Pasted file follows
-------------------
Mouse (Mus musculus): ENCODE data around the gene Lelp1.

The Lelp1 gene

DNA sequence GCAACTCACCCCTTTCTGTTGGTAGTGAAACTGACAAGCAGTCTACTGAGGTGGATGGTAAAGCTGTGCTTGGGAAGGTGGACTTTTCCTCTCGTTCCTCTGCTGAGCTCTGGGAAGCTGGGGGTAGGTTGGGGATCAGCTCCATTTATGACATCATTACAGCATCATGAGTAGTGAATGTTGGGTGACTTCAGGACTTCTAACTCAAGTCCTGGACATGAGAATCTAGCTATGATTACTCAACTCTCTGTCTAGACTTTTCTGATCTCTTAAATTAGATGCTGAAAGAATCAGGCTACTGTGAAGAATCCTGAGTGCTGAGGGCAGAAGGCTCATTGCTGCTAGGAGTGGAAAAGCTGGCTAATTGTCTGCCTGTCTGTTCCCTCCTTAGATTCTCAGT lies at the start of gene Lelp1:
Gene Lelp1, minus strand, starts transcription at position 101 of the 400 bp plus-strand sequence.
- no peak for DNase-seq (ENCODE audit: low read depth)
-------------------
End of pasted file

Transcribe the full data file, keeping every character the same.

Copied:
Mouse (Mus musculus): ENCODE data around the gene Lelp1.

The Lelp1 gene

DNA sequence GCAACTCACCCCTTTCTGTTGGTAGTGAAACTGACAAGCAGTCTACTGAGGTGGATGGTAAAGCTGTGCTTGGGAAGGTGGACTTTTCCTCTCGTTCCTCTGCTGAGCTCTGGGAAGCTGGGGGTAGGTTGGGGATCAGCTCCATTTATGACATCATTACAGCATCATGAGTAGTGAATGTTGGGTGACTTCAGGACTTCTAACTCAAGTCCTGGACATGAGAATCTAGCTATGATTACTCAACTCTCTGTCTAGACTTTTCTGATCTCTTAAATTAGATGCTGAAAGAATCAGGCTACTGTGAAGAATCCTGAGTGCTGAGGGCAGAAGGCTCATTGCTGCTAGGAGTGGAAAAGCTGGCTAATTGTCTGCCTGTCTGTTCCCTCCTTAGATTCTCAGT lies at the start of gene Lelp1:
Gene Lelp1, minus strand, starts transcription at position 101 of the 400 bp plus-strand sequence.
- no peak for DNase-seq (ENCODE audit: low read depth)